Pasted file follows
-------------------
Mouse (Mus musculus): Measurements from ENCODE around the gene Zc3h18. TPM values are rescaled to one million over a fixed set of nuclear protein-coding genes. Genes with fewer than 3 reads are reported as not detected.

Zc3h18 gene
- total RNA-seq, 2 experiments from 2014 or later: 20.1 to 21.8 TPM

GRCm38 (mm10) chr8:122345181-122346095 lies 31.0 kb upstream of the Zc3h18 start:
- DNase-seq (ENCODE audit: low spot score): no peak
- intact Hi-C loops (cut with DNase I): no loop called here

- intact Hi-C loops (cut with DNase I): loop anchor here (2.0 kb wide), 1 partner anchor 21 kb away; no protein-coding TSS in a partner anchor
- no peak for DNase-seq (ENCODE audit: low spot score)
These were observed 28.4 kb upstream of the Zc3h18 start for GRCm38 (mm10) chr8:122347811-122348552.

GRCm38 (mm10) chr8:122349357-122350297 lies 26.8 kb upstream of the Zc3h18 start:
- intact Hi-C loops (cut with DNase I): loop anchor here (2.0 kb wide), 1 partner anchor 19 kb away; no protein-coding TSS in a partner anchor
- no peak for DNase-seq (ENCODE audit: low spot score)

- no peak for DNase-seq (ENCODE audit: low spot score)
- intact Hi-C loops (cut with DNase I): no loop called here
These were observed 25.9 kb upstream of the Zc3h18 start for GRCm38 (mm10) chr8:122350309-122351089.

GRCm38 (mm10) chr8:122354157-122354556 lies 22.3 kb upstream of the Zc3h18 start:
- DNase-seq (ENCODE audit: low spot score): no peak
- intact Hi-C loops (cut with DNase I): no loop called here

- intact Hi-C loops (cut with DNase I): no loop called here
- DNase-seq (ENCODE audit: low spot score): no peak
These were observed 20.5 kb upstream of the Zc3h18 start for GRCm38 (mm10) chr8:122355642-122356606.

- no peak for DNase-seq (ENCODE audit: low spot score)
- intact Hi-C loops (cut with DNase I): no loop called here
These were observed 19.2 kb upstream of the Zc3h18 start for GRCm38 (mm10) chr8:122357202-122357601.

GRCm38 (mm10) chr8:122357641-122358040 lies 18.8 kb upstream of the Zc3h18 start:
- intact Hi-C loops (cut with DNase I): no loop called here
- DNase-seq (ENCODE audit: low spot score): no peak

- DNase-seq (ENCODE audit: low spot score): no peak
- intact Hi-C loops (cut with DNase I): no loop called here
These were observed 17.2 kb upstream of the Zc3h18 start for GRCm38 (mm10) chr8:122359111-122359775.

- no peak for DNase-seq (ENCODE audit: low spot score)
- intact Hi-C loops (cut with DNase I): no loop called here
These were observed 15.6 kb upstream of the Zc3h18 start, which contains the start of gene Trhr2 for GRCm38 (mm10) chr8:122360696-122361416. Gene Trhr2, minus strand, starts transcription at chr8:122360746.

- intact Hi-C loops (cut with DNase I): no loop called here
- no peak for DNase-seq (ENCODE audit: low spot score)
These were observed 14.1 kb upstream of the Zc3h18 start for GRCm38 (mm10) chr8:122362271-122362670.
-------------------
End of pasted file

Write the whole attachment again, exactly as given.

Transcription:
Mouse (Mus musculus): Measurements from ENCODE around the gene Zc3h18. TPM values are rescaled to one million over a fixed set of nuclear protein-coding genes. Genes with fewer than 3 reads are reported as not detected.

Zc3h18 gene
- total RNA-seq, 2 experiments from 2014 or later: 20.1 to 21.8 TPM

GRCm38 (mm10) chr8:122345181-122346095 lies 31.0 kb upstream of the Zc3h18 start:
- DNase-seq (ENCODE audit: low spot score): no peak
- intact Hi-C loops (cut with DNase I): no loop called here

- intact Hi-C loops (cut with DNase I): loop anchor here (2.0 kb wide), 1 partner anchor 21 kb away; no protein-coding TSS in a partner anchor
- no peak for DNase-seq (ENCODE audit: low spot score)
These were observed 28.4 kb upstream of the Zc3h18 start for GRCm38 (mm10) chr8:122347811-122348552.

GRCm38 (mm10) chr8:122349357-122350297 lies 26.8 kb upstream of the Zc3h18 start:
- intact Hi-C loops (cut with DNase I): loop anchor here (2.0 kb wide), 1 partner anchor 19 kb away; no protein-coding TSS in a partner anchor
- no peak for DNase-seq (ENCODE audit: low spot score)

- no peak for DNase-seq (ENCODE audit: low spot score)
- intact Hi-C loops (cut with DNase I): no loop called here
These were observed 25.9 kb upstream of the Zc3h18 start for GRCm38 (mm10) chr8:122350309-122351089.

GRCm38 (mm10) chr8:122354157-122354556 lies 22.3 kb upstream of the Zc3h18 start:
- DNase-seq (ENCODE audit: low spot score): no peak
- intact Hi-C loops (cut with DNase I): no loop called here

- intact Hi-C loops (cut with DNase I): no loop called here
- DNase-seq (ENCODE audit: low spot score): no peak
These were observed 20.5 kb upstream of the Zc3h18 start for GRCm38 (mm10) chr8:122355642-122356606.

- no peak for DNase-seq (ENCODE audit: low spot score)
- intact Hi-C loops (cut with DNase I): no loop called here
These were observed 19.2 kb upstream of the Zc3h18 start for GRCm38 (mm10) chr8:122357202-122357601.

GRCm38 (mm10) chr8:122357641-122358040 lies 18.8 kb upstream of the Zc3h18 start:
- intact Hi-C loops (cut with DNase I): no loop called here
- DNase-seq (ENCODE audit: low spot score): no peak

- DNase-seq (ENCODE audit: low spot score): no peak
- intact Hi-C loops (cut with DNase I): no loop called here
These were observed 17.2 kb upstream of the Zc3h18 start for GRCm38 (mm10) chr8:122359111-122359775.

- no peak for DNase-seq (ENCODE audit: low spot score)
- intact Hi-C loops (cut with DNase I): no loop called here
These were observed 15.6 kb upstream of the Zc3h18 start, which contains the start of gene Trhr2 for GRCm38 (mm10) chr8:122360696-122361416. Gene Trhr2, minus strand, starts transcription at chr8:122360746.

- intact Hi-C loops (cut with DNase I): no loop called here
- no peak for DNase-seq (ENCODE audit: low spot score)
These were observed 14.1 kb upstream of the Zc3h18 start for GRCm38 (mm10) chr8:122362271-122362670.